Professor suing UTSA for pay discrimination

A lawsuit has been filed against UTSA by Dr. Kelly Suter, an associate computational biology professor, regarding gender pay discrimination. Suter is a biologist whose work focuses on the neuron interaction that governs sexual reproduction by a specific process that releases a particular hormone. This is her second lawsuit against the university; the first was in response to a delay in her previously guaranteed laboratory research money, which she claimed jeopardized her career.

Suter received a starting support offer from UTSA of $230,000 and close to a million dollars in grant money from the National Institute of Health from her previous employer, the University of Louisville. Details of her first lawsuit explained that, after having her research funding and plans postponed, she claimed that the university had failed to maintain their commitment and support for her research.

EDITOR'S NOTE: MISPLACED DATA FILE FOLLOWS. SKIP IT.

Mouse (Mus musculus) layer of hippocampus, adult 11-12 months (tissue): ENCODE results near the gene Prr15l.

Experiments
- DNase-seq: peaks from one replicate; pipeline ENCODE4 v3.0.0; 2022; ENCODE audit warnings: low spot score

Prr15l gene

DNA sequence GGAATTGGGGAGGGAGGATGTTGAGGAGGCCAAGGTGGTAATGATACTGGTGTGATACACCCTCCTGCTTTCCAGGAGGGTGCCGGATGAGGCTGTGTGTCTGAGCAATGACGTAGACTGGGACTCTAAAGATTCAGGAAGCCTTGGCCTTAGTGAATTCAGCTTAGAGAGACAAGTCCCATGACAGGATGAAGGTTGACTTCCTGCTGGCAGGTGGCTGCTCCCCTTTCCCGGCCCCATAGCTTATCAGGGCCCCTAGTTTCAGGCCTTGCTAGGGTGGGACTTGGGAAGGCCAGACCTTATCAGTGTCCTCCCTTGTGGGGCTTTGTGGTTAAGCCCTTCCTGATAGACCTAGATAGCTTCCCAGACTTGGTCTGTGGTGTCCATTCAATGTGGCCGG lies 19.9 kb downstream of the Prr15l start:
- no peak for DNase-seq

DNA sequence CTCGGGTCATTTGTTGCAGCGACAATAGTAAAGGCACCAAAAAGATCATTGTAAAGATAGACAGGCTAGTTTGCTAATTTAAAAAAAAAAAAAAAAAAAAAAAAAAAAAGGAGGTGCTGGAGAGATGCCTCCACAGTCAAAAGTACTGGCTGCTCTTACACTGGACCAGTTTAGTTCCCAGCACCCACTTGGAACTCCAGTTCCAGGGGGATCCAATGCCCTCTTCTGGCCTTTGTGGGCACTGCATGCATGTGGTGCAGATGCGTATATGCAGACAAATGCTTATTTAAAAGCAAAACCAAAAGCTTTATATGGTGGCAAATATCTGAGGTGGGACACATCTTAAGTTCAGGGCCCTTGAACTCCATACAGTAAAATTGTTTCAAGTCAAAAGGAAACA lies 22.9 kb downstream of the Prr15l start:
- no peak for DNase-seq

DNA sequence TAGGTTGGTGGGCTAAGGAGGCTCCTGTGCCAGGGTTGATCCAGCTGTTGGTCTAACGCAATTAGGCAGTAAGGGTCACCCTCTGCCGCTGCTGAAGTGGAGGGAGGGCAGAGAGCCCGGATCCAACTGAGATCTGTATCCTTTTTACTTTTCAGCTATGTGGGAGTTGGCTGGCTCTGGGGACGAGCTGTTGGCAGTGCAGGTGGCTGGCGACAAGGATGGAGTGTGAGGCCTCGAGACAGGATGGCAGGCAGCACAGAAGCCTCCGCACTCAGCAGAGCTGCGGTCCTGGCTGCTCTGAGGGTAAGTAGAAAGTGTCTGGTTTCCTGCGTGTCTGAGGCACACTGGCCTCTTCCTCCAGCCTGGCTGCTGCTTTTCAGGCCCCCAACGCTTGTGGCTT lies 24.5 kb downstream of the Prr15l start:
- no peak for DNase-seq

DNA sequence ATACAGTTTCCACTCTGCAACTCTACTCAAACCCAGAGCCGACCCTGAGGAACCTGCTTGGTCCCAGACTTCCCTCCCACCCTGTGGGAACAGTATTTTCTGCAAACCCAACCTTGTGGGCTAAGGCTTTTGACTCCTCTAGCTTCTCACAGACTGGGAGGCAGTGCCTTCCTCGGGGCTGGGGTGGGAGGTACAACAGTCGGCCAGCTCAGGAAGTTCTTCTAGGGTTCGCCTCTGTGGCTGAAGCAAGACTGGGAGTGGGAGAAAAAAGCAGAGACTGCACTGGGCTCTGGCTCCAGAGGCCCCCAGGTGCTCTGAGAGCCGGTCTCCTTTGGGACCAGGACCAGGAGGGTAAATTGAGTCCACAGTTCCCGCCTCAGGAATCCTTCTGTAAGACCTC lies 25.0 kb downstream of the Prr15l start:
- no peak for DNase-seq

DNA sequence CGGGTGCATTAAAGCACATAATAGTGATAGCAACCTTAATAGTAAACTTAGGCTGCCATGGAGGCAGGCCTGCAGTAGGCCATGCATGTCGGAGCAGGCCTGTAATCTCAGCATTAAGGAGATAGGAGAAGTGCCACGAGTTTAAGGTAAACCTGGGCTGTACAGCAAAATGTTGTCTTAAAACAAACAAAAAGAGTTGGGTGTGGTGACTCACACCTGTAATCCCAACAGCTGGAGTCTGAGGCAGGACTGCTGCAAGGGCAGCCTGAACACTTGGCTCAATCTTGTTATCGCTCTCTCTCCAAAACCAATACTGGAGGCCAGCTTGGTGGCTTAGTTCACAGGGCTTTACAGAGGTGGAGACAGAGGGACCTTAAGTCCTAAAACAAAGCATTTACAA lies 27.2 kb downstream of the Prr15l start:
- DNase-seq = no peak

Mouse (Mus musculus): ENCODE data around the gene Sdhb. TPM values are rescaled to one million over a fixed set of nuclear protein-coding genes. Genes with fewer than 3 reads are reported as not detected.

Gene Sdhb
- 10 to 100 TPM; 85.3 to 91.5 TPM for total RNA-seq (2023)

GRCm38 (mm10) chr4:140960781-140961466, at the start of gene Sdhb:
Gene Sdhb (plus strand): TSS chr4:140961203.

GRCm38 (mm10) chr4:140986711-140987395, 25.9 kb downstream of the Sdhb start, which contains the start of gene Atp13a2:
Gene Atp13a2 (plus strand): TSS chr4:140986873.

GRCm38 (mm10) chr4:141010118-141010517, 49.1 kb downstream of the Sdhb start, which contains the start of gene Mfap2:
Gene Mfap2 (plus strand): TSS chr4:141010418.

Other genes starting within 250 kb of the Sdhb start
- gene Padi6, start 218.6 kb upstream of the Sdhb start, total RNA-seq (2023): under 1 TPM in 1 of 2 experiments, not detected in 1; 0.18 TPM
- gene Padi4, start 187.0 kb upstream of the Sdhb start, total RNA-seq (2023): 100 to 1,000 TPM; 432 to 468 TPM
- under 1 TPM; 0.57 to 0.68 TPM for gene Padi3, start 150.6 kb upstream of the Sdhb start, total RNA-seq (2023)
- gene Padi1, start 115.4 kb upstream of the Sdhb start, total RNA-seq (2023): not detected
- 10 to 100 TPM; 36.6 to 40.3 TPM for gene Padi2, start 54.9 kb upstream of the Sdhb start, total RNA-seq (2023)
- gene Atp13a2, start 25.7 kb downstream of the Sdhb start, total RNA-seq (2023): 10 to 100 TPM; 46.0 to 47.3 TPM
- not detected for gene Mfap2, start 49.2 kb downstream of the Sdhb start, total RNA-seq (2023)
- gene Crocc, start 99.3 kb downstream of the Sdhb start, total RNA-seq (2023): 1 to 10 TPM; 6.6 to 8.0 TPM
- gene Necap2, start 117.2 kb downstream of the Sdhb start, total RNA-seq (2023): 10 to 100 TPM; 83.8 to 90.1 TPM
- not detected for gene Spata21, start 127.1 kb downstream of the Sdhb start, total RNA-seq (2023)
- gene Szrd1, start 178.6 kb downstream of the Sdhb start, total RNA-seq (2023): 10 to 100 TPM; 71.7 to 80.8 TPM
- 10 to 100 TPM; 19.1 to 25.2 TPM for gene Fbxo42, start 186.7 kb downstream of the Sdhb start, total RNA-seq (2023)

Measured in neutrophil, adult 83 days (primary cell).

Her most recent lawsuit claimed that another male professor received a substantially larger salary increase, even though they were promoted with tenure at the same time. According to the lawsuit, before the promotion, the male professor earned $579 more than Suter annually because he had been employed by the university a year longer than she. After the promotion, his salary increased to $103,000, while her salary rose to just $83,795. The lawsuit stated that the male professor clarified he had been offered more money due to a counteroffer from another university. UTSA stated that it did not counter any offers from other universities.

According to Laura Hoopes of “Nature,” a scientific journal, Suter is demanding an apology for several financial misjudgments that nearly ended her loss of federal funding because her research may be beneath productivity standards. “The last five years of my life have been a nightmare. And I will not in any way give the impression that this is acceptable,” Suter told Hoopes.